Lead researcher Dr. Shulamit Levenberg of the Technion-Israel Institute of Technology, along with scientists from the Massachusetts Institute of Technology, grew the muscle from scratch by seeding a sponge-like, three-dimensional plastic scaffold with myoblasts and endothelial cells, which are the precursors to mature skeletal muscle and blood vessel cells.
The researchers also added fibroblasts to the mix as a crucial third ingredient. "The idea is that this hopefully will be used to repair or replace damaged muscle tissue when needed," Levenberg says.
In the near future, Levenberg explains, a simple muscle biopsy might provide the seed cells for a person's own engineered replacement muscle. For example, the lab-grown muscles could replace tissue lost to severe trauma or build up muscle that has weakened.
By adding fibroblast cells to the scaffold, the researchers were able to significantly boost the growth of the blood vessel network forming within the muscle tissue. Thanks in part to the stabilising influence of the fibroblasts, the surface area covered by vessel cells and the percentage of vessel-like structures in the tissue doubled within two weeks.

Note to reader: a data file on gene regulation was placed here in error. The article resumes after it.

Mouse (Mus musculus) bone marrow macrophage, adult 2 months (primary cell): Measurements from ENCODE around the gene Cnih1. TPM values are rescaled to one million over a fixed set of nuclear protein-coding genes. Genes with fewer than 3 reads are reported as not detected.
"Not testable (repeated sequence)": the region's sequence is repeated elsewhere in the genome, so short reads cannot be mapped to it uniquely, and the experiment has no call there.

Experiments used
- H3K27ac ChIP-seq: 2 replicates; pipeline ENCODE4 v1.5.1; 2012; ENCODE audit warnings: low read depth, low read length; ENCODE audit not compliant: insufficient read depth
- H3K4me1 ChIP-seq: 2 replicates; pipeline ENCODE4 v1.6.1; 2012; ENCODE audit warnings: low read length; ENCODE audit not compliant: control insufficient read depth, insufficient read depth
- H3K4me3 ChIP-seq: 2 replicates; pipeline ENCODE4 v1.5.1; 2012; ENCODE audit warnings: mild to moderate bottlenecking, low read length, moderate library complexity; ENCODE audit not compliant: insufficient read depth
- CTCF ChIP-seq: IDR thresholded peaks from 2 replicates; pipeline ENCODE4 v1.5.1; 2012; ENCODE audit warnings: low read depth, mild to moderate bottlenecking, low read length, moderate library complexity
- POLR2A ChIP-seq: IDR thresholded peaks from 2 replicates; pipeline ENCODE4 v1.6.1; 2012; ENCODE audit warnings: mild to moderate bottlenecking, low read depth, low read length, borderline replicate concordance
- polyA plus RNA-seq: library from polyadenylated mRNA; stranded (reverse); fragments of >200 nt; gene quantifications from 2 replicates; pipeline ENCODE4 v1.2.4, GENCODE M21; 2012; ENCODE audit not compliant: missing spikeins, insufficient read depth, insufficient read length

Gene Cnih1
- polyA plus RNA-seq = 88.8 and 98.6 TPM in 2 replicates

The endothelial cells and the vessel networks that they provide may also be useful in coaxing the muscle cells to differentiate and organise themselves in a mature, three-dimensional tissue, the researchers suggest.
To test the new muscles' therapeutic potential, the researchers implanted them within three groups of living mice. The new muscle was placed under the skin of the back and within a thigh muscle, and used to completely replace an abdominal muscle segment. The transplanted muscle continued to grow and develop within the mice's bodies.
Endowing the muscle tissue with its own blood supply boosted the new tissue's chance of survival and of connecting seamlessly with the mice's own blood vessel networks, they concluded.
MEDICA.de; Source: American Technion Society